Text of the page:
Each data collection method presents its own unique challenges and it is important to consider these when deciding on which methods to use. Is the method easy to implement? Can it be conducted in a private setting? Are you able to follow up with specific individuals who need referrals for other services?

In the broader evidence base, most evidence exists for ACASI in increasing disclosure of violence compared to face-to-face-interviewing. This is a more anonymous method and may be cheaper to implement. But it does require some computer literacy, and a degree of privacy so that devices cannot be overseen. This can be particularly challenging in schools, where classrooms can be crowded and teachers may oversee data collection. Written questionnaires are another option, but the questionnaire does have to be simpler as skip patterns cannot be programmed in, unlike when computers or tablets are used. They also tend to have lower-quality data than computers or tablets. When methods are more anonymous, there are also challenges with identifying individuals who need to be referred for certain services. It may be that a participant is distressed, but interviewers may not be present during data collection to make an immediate referral. Face-to-face-interviewing can overcome some of these challenges, though it is not fully anonymous and training of interviewers is likely to be very important to build rapport with the respondent. Since there are pros and cons to all methods, one option is to combine methods, for example using sealed envelopes to improve other methods, particularly for sensitive questions.

4. Large-scale international surveys may be underestimating the current prevalence of violence

The paper also discusses current practices in large-scale, nationally representative surveys that collect information on SRGBV and are administered in at least one low- or middle-income country. Five surveys were identified. Some are school-based surveys where individuals self-complete questionnaires. These do provide anonymity but may have limitations in low literacy settings. Others are household-based surveys where individuals are interviewed face-to-face. These are more accessible but may result in lower disclosure compared to fully anonymous methods. These limitations suggest that large-scale surveys may be underestimating the prevalence of SRGBV. Authors highlight the need to explore different ways of supporting disclosure in large-scale data collection methods, in a way that is accessible to all, ensures privacy and allows for longer questionnaires.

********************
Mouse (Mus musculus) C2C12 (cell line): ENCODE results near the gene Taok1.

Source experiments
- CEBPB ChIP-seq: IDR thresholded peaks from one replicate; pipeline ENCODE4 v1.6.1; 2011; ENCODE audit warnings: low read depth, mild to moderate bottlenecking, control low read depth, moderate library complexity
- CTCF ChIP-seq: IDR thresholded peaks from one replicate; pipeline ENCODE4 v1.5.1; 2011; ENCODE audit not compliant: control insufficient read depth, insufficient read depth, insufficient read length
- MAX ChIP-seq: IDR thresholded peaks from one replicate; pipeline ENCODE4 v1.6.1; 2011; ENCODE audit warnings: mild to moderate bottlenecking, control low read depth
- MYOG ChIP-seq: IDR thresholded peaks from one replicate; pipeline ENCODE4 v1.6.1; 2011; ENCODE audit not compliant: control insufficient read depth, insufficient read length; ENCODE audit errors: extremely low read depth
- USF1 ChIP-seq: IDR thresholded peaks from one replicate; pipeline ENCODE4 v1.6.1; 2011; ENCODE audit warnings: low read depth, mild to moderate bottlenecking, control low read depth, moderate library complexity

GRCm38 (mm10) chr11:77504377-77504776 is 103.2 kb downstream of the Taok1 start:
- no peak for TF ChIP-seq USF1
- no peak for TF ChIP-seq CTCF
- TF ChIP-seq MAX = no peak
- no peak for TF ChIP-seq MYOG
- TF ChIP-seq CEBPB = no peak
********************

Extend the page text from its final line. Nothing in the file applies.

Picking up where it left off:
5. There is a need for more research to establish which data collection methods best support children and young people to disclosure their experience of violence

What is clear from this paper is the need for more research. There are only four studies looking at violence in school settings and only one of these studies was in a low-income setting. The results point to promising strategies for SRGBV data collection, but there are currently not enough studies to conclusively say which methods would increase disclosure and how feasible these methods are among children and in school settings.

Future research should explore the disclosure of violence by survey method and location of data collection noting whether violence disclosure is affected by other factors, including the respondent’s age and gender, and the context of violence. Alongside this, studies need to explore the ethical and safety considerations of different data collection methods in school settings in particular.

Finally, we do not know enough about children and young people's views on the different data collection methods. Of the fourteen studies included in the systematic review, only one study asked about children’s views of different methods. It is essential that studies incorporate methods such as feedback interviews to understand the views and concerns of children and young people and ensure their voices are included in the design and testing of data collection methods.


CGD blog posts reflect the views of the authors, drawing on prior research and experience in their areas of expertise. CGD is a nonpartisan, independent organization and does not take institutional positions.